how to bond with your baby before birth

‘A unique experience’: how to bond with your baby before birth


Bonding with your baby doesn’t have to wait until they’re born. While your relationship will blossom when it’s good and ready, Vhi Midwife Support Service Manager Breda Crotty can talk you through some early opportunities to make a connection.


Connecting with your baby is a unique experience, so you should never feel under pressure to bond before you are ready. Sometimes it can start before the baby arrives. You’ll be feeling a mix of emotions during pregnancy, from a sense of joy and achievement to natural concerns and back again. But there will also be opportunities to get your relationship underway during this time.

1. Going for your scans

Your early scan is a major event that can make things feel very real. It will generally happen after 7 weeks, most likely at 12-14 weeks, and it can be extremely exciting to see your developing baby for the first time. Even their heartbeat can help you start to form an image of them in your head and imagine who they will become.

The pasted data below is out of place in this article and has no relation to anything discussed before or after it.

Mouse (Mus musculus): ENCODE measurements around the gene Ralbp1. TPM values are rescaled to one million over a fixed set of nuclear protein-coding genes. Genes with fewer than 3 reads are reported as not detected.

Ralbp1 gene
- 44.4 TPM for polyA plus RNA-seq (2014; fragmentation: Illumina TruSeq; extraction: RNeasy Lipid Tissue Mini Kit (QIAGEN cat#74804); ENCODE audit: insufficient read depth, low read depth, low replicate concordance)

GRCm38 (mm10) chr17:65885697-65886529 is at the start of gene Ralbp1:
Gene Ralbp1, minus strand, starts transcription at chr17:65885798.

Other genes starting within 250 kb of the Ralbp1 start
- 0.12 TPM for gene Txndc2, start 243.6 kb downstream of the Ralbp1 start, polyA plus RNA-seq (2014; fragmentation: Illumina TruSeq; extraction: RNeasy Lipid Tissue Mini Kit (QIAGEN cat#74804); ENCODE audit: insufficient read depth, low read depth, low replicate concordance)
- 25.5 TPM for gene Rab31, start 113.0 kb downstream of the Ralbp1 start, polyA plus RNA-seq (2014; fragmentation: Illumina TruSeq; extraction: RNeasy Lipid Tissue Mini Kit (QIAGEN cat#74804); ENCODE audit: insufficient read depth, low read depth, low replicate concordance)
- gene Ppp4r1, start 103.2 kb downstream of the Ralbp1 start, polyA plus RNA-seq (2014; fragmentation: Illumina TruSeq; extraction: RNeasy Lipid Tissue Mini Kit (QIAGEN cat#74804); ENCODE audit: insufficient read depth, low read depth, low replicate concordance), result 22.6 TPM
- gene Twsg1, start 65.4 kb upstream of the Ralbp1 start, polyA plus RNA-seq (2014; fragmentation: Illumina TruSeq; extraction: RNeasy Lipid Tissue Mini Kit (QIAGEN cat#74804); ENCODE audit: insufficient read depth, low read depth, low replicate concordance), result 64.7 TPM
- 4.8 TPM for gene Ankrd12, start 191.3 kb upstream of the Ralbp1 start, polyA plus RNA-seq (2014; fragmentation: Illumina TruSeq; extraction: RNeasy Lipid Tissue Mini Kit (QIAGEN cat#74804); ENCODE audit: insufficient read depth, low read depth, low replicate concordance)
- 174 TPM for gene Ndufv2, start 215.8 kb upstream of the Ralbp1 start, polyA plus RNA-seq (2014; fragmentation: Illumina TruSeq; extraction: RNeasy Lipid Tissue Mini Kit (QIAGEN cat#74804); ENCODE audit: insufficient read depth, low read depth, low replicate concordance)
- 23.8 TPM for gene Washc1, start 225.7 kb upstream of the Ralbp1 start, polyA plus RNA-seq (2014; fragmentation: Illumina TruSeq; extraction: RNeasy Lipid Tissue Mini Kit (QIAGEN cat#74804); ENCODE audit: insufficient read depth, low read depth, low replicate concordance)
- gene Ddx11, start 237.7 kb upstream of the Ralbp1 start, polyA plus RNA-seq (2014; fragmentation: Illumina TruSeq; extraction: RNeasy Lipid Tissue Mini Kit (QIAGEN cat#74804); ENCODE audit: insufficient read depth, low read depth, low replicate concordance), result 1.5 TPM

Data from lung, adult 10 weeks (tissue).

The next scan is more detailed and takes place between 18 to 20 weeks. It shows the baby nearly fully formed, with little hands and feet. You’ll learn their sex, and you can even make out their facial features. Around this time, you will also start to feel your baby physically inside you, so you’ll be getting a greater sense of their presence and personality.

2. Knowing their development

Understanding how your baby is progressing and what they experience as time goes by can strengthen an early bond. Did you know that your baby can also hear your heartbeat? Your baby is able to hear the sounds of your body after about 18 weeks. They’ll also hear outside sounds from around six months into your pregnancy. So they get used to hearing your voice, your partner’s voice, and other repeated noises.

Their eyes start forming as early as week 8. With fully-formed eyelids around week 10, they’ll finally open them and start blinking around week 28. They can detect light, even through your placenta. In terms of touch, they can feel the warmth of your body and rub against the placenta.